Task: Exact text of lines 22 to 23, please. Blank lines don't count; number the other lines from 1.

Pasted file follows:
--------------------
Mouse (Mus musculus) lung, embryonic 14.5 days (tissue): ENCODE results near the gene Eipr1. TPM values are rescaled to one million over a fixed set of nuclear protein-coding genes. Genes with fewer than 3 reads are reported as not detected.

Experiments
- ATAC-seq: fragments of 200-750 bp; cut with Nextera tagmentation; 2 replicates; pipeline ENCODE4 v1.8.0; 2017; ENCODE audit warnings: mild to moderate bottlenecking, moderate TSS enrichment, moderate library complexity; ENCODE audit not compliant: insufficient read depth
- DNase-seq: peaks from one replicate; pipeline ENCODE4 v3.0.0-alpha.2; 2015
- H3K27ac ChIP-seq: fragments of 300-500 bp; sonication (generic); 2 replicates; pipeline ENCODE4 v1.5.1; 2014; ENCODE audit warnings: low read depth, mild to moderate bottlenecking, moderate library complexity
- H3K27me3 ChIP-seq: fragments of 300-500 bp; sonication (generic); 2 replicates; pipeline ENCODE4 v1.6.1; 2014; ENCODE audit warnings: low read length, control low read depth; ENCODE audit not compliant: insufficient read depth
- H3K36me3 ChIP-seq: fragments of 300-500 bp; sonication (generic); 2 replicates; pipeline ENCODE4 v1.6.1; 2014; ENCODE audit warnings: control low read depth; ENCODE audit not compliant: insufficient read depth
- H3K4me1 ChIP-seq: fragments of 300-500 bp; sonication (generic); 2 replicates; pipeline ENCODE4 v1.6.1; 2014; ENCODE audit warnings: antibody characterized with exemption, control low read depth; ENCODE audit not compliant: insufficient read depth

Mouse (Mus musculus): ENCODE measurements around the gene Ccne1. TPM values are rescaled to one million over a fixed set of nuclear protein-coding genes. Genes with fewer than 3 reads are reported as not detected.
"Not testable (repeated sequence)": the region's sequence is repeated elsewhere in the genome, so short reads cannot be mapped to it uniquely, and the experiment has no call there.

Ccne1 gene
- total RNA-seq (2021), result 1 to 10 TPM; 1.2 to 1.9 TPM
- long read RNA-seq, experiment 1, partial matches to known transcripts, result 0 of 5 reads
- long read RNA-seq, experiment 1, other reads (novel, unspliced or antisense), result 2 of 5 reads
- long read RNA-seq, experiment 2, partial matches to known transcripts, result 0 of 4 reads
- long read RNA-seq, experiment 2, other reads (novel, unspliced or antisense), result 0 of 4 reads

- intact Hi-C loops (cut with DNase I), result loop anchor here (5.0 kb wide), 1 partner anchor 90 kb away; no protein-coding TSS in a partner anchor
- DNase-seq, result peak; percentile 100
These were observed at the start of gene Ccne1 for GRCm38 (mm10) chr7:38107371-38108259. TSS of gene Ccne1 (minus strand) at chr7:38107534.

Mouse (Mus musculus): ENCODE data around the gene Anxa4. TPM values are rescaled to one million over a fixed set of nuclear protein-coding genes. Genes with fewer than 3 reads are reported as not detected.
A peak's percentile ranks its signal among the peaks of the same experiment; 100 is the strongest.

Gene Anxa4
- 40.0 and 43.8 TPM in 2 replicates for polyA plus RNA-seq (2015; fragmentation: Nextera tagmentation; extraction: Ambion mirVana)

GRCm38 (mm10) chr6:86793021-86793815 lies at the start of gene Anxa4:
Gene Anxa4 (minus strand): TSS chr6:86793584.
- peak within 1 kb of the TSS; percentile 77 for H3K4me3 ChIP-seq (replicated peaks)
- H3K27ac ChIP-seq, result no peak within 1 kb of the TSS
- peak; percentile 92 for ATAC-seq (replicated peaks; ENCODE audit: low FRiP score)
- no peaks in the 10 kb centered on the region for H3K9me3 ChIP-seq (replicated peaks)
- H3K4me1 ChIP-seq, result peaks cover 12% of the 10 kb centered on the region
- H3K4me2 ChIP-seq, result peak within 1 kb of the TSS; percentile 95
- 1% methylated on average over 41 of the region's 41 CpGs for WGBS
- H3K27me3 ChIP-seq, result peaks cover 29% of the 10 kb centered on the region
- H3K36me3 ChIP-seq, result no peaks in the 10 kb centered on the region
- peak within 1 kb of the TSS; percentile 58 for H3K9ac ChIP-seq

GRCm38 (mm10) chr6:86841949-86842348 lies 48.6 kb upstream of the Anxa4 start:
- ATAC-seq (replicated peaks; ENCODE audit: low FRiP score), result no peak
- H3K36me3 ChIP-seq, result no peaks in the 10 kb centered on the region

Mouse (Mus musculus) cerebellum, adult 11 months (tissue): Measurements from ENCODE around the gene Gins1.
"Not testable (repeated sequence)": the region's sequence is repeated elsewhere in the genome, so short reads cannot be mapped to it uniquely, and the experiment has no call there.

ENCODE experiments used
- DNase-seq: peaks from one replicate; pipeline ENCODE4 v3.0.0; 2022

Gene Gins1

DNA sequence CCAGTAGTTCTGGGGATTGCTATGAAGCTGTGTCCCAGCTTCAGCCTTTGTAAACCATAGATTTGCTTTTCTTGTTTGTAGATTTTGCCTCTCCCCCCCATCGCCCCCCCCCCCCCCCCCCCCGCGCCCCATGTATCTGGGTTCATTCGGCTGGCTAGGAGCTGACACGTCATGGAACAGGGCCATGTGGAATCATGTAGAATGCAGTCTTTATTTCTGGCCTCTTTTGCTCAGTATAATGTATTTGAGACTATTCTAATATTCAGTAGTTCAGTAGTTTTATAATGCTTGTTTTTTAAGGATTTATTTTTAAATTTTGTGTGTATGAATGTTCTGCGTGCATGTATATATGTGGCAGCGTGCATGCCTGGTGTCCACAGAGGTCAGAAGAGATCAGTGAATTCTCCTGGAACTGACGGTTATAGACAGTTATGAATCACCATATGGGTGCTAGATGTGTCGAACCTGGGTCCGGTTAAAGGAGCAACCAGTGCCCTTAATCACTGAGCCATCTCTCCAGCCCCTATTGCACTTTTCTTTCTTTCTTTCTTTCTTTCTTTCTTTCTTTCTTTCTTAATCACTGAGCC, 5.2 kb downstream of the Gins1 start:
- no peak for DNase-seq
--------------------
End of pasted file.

Gene Anxa4
- 40.0 and 43.8 TPM in 2 replicates for polyA plus RNA-seq (2015; fragmentation: Nextera tagmentation; extraction: Ambion mirVana)